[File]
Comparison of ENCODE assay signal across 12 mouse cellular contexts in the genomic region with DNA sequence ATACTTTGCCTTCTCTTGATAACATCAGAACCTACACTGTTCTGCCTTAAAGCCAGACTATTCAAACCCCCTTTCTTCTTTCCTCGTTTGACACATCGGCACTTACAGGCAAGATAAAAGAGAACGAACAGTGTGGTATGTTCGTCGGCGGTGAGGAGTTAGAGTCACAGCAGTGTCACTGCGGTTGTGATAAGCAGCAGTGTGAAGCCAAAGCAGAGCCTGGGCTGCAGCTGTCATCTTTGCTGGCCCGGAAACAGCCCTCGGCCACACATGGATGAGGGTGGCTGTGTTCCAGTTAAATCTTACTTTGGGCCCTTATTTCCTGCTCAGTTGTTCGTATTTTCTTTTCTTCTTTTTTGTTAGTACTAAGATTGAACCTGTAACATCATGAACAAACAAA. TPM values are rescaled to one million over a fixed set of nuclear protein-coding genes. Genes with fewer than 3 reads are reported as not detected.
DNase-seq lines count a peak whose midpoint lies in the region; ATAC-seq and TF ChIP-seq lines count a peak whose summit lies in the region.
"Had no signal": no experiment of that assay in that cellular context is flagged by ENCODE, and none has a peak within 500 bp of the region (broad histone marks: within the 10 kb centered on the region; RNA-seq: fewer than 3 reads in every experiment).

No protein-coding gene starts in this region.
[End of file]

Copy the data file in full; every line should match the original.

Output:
Comparison of ENCODE assay signal across 12 mouse cellular contexts in the genomic region with DNA sequence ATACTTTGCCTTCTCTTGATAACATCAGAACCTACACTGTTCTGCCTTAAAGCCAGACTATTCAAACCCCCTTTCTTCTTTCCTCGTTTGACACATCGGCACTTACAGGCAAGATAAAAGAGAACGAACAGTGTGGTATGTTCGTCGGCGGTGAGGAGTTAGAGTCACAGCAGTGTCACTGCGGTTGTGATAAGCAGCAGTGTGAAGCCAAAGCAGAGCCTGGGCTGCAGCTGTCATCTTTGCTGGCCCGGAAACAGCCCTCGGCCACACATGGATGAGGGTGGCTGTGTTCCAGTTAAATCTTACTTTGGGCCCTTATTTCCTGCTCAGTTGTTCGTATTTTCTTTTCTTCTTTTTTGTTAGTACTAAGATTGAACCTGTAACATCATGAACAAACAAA. TPM values are rescaled to one million over a fixed set of nuclear protein-coding genes. Genes with fewer than 3 reads are reported as not detected.
DNase-seq lines count a peak whose midpoint lies in the region; ATAC-seq and TF ChIP-seq lines count a peak whose summit lies in the region.
"Had no signal": no experiment of that assay in that cellular context is flagged by ENCODE, and none has a peak within 500 bp of the region (broad histone marks: within the 10 kb centered on the region; RNA-seq: fewer than 3 reads in every experiment).

No protein-coding gene starts in this region.